The Militant (logo)  
   Vol. 70/No. 25           July 10, 2006  
FBI carries out ‘antiterror’ raid
in Miami, bases case on informer
(front page)
MIAMI—On June 22, FBI agents arrested seven workers that U.S. Justice Department officials claim were involved in a “terrorist” plot. They were indicted on various conspiracy charges, including alleged plots to bomb the Sears Tower in Chicago and the FBI offices in Miami, based on the statements and actions of an FBI informer posing as a representative of al-Qaeda.

FBI agents and a SWAT unit swarmed into the Black community of Liberty City, cordoned off several blocks around a warehouse in a residential area, and arrested two of the men.

Federal cops arrested three others, construction laborers, as they worked at an apartment building in the Buena Vista East neighborhood of Miami.

The men, all between the ages of 22 and 32, used the warehouse for Bible study and martial arts training, according to family and neighbors. They are members of a religious group called Seas of David and worked for a small construction company run by the group’s leader, Narseal Batiste. Two of the men are Haitian-born and four are of Haitian descent.

A four-count federal grand jury indictment charges all seven with conspiracy to provide material support to a “foreign terrorist organization, that is, al-Qaeda,” and conspiracy to use explosives and to “levy war against the Government of the United States.” If convicted they would face maximum prison sentences of 15-20 years on each charge.

According to the indictment, the police infiltrator provided the men with money, boots, uniforms, and a camera, and discussed with them a plot to destroy the Sears Tower in Chicago, the Miami FBI office, and other Miami federal buildings. He supposedly got them to “pledge an oath to al-Qaeda.”

The arrests were preceded by several months of FBI spying, wiretaps, and secret videotaping. The FBI acknowledges the group had no weapons or explosives and no ties to al-Qaeda.

“This group was more aspirational than operational,” said FBI deputy director John Pistole.

Relatives of those accused spoke out against the arrests. “I believe my husband is innocent of all the accusations against him,” said Minerva Batiste, 34, about Narseal Batiste, according to the Chicago Tribune.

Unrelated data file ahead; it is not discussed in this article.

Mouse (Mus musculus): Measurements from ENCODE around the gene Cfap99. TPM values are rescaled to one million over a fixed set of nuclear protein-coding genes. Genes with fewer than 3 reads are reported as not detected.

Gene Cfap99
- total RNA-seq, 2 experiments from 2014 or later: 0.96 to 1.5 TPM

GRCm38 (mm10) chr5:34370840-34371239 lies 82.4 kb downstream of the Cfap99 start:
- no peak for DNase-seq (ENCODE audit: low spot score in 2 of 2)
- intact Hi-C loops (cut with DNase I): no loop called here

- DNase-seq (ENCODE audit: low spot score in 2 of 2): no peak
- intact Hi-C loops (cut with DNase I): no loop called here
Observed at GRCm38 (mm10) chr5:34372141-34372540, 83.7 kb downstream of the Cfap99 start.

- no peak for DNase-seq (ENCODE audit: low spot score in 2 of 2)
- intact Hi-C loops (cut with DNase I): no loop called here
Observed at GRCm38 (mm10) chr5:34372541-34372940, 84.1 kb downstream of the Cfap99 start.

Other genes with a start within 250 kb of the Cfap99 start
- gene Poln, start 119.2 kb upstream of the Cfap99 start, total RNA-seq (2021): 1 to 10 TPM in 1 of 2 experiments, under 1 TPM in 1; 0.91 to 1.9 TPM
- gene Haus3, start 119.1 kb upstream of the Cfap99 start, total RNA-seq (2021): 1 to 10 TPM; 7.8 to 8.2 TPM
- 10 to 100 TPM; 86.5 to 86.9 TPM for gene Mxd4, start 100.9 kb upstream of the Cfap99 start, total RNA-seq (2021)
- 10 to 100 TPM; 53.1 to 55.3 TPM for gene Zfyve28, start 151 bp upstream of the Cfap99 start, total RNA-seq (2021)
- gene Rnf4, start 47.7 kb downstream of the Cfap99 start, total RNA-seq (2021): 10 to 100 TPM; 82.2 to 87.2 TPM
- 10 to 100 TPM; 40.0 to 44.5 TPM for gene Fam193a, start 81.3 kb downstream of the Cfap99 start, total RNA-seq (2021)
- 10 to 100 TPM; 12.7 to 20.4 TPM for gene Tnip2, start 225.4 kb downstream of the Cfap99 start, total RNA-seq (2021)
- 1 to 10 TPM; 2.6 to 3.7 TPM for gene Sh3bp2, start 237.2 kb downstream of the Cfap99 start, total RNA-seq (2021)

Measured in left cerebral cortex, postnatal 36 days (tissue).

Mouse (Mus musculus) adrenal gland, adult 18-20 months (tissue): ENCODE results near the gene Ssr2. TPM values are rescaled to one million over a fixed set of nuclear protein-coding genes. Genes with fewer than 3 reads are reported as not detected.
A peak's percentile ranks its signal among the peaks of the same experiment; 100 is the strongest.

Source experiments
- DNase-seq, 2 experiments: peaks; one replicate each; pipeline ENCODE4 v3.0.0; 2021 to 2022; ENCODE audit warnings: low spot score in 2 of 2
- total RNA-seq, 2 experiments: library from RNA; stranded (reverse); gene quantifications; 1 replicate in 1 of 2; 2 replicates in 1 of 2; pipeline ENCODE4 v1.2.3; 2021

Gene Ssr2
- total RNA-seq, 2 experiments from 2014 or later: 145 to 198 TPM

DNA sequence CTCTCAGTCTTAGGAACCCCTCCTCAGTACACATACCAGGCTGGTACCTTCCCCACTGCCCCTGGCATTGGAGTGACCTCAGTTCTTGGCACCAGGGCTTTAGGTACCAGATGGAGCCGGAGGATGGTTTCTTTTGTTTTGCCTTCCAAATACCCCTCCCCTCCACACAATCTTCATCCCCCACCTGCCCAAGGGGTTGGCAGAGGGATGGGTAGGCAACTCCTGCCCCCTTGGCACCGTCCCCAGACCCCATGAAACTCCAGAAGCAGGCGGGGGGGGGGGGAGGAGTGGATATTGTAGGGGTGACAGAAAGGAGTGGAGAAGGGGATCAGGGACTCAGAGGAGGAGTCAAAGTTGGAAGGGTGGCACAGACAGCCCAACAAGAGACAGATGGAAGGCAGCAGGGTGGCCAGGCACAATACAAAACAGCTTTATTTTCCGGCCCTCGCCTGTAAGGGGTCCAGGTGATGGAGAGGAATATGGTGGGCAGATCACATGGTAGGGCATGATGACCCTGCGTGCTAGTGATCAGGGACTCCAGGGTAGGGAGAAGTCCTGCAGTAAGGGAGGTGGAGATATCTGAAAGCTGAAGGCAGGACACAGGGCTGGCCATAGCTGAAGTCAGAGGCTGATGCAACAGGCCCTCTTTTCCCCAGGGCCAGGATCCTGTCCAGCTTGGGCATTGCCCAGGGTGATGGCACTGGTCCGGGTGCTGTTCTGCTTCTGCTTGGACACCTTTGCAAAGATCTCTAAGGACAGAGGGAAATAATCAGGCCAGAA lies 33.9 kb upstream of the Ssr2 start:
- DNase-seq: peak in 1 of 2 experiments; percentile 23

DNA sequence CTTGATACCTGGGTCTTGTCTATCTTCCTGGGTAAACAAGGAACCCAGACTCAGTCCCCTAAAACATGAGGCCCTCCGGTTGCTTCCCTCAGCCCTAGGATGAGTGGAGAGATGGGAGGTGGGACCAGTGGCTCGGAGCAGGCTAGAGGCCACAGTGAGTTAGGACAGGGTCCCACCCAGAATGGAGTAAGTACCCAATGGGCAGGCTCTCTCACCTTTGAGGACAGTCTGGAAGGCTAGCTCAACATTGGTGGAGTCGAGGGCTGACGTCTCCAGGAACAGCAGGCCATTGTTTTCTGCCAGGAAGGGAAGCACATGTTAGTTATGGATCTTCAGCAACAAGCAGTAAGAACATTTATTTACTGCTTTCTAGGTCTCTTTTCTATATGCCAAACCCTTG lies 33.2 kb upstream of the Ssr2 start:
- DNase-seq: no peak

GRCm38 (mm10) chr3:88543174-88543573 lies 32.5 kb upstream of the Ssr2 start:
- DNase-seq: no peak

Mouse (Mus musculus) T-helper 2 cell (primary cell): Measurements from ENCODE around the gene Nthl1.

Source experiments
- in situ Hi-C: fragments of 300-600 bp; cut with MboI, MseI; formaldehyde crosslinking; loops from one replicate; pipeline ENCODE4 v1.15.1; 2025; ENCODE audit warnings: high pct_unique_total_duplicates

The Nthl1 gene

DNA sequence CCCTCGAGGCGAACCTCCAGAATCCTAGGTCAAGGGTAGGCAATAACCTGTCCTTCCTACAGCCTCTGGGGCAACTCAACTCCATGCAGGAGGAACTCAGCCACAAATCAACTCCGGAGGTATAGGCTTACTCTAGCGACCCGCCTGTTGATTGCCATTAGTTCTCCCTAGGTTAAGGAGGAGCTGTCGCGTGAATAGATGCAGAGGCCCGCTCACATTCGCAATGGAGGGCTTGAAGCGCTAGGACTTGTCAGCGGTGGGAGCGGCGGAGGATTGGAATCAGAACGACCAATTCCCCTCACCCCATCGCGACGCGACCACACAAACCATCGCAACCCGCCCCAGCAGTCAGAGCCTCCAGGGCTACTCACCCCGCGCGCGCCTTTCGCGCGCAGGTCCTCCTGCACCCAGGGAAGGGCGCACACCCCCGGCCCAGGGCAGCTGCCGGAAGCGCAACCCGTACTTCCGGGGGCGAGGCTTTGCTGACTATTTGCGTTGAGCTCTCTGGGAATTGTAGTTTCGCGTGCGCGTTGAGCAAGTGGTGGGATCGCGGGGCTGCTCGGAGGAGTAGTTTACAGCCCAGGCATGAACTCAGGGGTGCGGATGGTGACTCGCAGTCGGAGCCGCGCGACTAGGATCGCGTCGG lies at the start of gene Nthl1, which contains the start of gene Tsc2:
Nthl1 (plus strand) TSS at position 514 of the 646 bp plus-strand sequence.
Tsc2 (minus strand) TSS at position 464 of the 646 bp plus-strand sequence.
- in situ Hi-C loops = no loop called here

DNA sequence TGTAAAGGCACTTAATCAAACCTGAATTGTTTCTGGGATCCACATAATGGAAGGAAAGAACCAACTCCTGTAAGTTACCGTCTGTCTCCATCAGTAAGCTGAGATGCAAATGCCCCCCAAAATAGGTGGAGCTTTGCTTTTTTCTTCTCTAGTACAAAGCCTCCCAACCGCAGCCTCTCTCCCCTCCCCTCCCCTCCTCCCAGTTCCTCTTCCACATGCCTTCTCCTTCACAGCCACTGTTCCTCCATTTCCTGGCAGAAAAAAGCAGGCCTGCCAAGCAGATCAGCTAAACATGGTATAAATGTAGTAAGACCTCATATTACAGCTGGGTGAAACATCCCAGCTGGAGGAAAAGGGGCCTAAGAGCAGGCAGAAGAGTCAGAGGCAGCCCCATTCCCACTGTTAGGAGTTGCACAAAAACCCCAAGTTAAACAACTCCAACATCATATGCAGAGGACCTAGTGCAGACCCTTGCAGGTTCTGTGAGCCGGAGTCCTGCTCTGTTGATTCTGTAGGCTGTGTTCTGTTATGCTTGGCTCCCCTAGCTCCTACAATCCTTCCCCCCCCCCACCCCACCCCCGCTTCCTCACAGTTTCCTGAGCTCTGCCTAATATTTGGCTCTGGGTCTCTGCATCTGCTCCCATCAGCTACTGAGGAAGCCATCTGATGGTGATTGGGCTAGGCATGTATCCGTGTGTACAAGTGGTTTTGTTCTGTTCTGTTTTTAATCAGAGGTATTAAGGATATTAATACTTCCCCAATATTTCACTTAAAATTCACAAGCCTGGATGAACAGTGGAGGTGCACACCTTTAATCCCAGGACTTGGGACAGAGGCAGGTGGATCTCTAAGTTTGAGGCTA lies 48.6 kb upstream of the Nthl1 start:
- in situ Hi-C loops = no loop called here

“They prayed. They exercised. They were trying to get their minds right,” Marlene Phanor, sister of Stanley Phanor, one of those arrested, told the Miami Herald. “These claims are completely false.”

Betty McKinzy, 57, a county animal services worker who lives near the warehouse, told the Militant, “I don’t think it was right. These people never bothered anybody. The FBI didn’t find any guns or drugs—no nothing.”

Another neighbor, a Honduran-born construction worker who asked that his name not be used, said, “I don’t think they were terrorists. There were no guns or grenades. They’re religious. I used to see them doing exercises when I walked my dog in the morning. There is no evidence, but the police do what they want.”

Tony Jeanthenor, a leader of Veye Yo, a Haitian community organization, said, “It is very very suspicious. No proof whatsoever. And the federal government is good at creating proof when they need it. These workers decide to pray their own way. What is the problem?”

David Markus, president of the Miami chapter of the Florida Association of Criminal Defense Lawyers, told the Herald, “We used to have agents and confidential informants creating drug deals in Liberty City. Now it looks like they are creating homegrown cells.”

Sarah Ruth Robinett, Socialist Workers Party candidate for the Florida House of Representatives in District 109, which includes most of Liberty City, condemned the FBI raid and arrests.

“The U.S. government, its cops, secret police and media want to convince us that they are out to protect our rights and that we should get used to the stepped-up use of government armed forces in our neighborhoods. Nothing could be further from the truth,” she said.

These “antiterrorist” moves, Robinett said, are in fact “attacks on our basic rights. The real target is working people—our fighting capacity and our unions. The rights of the accused must be defended, including the presumption of innocence, private meetings with their lawyers, and complete access to all evidence against them.”
Related articles:
Thousands in London protest ‘antiterror’ raid  
Front page (for this issue) | Home | Text-version home